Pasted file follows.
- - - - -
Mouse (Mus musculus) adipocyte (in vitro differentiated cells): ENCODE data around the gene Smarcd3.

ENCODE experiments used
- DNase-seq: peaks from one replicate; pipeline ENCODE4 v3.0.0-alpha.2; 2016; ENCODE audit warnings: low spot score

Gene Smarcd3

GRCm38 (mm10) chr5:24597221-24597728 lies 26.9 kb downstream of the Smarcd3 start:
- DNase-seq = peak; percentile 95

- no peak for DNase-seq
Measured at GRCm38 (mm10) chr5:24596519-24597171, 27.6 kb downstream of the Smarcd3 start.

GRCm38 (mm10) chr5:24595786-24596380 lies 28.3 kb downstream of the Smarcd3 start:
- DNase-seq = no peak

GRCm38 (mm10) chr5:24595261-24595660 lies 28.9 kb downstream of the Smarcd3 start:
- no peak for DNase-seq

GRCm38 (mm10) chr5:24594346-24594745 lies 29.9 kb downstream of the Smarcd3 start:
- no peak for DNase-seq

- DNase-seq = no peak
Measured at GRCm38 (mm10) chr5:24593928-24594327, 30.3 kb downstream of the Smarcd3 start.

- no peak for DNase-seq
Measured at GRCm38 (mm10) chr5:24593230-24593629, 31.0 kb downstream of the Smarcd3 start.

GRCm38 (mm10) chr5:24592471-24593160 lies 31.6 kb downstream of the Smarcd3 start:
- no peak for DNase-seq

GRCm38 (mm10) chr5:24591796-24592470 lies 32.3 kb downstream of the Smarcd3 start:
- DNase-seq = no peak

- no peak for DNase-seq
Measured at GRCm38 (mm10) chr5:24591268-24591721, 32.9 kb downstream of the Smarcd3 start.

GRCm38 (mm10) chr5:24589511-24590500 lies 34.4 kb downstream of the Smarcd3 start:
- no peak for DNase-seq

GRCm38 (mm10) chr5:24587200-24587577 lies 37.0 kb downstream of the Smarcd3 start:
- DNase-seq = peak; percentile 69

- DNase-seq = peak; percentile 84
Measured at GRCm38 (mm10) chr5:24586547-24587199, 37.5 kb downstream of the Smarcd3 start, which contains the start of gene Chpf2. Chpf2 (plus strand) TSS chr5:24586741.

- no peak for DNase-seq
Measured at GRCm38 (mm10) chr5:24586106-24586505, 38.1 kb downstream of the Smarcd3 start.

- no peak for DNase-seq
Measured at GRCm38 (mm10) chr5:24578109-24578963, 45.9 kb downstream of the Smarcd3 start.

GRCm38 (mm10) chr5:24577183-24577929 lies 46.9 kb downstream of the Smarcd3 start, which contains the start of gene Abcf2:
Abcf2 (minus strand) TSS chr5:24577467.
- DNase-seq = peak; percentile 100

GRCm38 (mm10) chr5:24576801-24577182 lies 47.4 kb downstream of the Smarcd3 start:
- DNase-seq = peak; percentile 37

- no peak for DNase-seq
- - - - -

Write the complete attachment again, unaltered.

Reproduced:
Mouse (Mus musculus) adipocyte (in vitro differentiated cells): ENCODE data around the gene Smarcd3.

ENCODE experiments used
- DNase-seq: peaks from one replicate; pipeline ENCODE4 v3.0.0-alpha.2; 2016; ENCODE audit warnings: low spot score

Gene Smarcd3

GRCm38 (mm10) chr5:24597221-24597728 lies 26.9 kb downstream of the Smarcd3 start:
- DNase-seq = peak; percentile 95

- no peak for DNase-seq
Measured at GRCm38 (mm10) chr5:24596519-24597171, 27.6 kb downstream of the Smarcd3 start.

GRCm38 (mm10) chr5:24595786-24596380 lies 28.3 kb downstream of the Smarcd3 start:
- DNase-seq = no peak

GRCm38 (mm10) chr5:24595261-24595660 lies 28.9 kb downstream of the Smarcd3 start:
- no peak for DNase-seq

GRCm38 (mm10) chr5:24594346-24594745 lies 29.9 kb downstream of the Smarcd3 start:
- no peak for DNase-seq

- DNase-seq = no peak
Measured at GRCm38 (mm10) chr5:24593928-24594327, 30.3 kb downstream of the Smarcd3 start.

- no peak for DNase-seq
Measured at GRCm38 (mm10) chr5:24593230-24593629, 31.0 kb downstream of the Smarcd3 start.

GRCm38 (mm10) chr5:24592471-24593160 lies 31.6 kb downstream of the Smarcd3 start:
- no peak for DNase-seq

GRCm38 (mm10) chr5:24591796-24592470 lies 32.3 kb downstream of the Smarcd3 start:
- DNase-seq = no peak

- no peak for DNase-seq
Measured at GRCm38 (mm10) chr5:24591268-24591721, 32.9 kb downstream of the Smarcd3 start.

GRCm38 (mm10) chr5:24589511-24590500 lies 34.4 kb downstream of the Smarcd3 start:
- no peak for DNase-seq

GRCm38 (mm10) chr5:24587200-24587577 lies 37.0 kb downstream of the Smarcd3 start:
- DNase-seq = peak; percentile 69

- DNase-seq = peak; percentile 84
Measured at GRCm38 (mm10) chr5:24586547-24587199, 37.5 kb downstream of the Smarcd3 start, which contains the start of gene Chpf2. Chpf2 (plus strand) TSS chr5:24586741.

- no peak for DNase-seq
Measured at GRCm38 (mm10) chr5:24586106-24586505, 38.1 kb downstream of the Smarcd3 start.

- no peak for DNase-seq
Measured at GRCm38 (mm10) chr5:24578109-24578963, 45.9 kb downstream of the Smarcd3 start.

GRCm38 (mm10) chr5:24577183-24577929 lies 46.9 kb downstream of the Smarcd3 start, which contains the start of gene Abcf2:
Abcf2 (minus strand) TSS chr5:24577467.
- DNase-seq = peak; percentile 100

GRCm38 (mm10) chr5:24576801-24577182 lies 47.4 kb downstream of the Smarcd3 start:
- DNase-seq = peak; percentile 37

- no peak for DNase-seq